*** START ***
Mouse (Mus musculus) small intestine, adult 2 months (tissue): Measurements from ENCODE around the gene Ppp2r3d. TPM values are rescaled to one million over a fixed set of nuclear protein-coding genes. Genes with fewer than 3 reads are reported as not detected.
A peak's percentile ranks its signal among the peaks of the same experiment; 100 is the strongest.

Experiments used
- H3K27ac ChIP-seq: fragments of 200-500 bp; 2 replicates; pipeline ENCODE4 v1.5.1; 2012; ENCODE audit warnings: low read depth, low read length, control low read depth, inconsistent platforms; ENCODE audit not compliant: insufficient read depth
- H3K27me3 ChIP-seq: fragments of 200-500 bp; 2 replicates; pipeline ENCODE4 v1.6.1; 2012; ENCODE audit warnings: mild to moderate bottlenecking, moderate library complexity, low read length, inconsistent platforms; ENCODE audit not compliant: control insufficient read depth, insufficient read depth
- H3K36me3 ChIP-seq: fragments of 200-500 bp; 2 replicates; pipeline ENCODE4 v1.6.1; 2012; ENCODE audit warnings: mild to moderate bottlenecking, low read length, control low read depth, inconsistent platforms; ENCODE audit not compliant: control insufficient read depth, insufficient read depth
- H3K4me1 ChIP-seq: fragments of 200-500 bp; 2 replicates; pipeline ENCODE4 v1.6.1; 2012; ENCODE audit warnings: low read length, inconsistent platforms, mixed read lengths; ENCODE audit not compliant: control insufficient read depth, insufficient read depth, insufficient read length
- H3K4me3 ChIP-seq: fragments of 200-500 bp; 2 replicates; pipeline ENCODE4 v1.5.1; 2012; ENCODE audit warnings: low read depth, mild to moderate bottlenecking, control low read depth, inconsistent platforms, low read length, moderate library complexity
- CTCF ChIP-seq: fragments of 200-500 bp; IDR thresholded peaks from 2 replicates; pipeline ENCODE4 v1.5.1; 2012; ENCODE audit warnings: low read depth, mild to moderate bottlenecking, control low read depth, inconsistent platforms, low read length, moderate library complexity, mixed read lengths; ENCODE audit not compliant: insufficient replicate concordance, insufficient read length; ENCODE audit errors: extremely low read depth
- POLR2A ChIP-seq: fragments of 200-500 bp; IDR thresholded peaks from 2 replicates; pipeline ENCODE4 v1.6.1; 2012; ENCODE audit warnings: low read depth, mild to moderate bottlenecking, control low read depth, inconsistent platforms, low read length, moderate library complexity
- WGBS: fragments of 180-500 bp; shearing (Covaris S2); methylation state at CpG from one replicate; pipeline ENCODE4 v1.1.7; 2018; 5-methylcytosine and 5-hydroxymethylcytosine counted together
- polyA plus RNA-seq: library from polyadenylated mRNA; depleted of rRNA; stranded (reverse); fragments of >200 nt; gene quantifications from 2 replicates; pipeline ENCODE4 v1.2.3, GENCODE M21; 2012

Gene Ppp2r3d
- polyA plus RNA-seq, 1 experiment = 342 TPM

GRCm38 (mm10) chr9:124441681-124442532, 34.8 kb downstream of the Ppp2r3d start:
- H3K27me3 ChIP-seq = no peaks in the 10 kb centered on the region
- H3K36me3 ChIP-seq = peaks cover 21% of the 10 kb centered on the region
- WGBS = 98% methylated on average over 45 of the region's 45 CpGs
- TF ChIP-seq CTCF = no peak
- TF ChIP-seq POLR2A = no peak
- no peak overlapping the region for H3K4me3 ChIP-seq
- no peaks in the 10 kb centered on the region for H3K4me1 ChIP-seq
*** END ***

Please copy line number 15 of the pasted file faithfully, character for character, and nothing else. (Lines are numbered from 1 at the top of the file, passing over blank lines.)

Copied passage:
GRCm38 (mm10) chr9:124441681-124442532, 34.8 kb downstream of the Ppp2r3d start: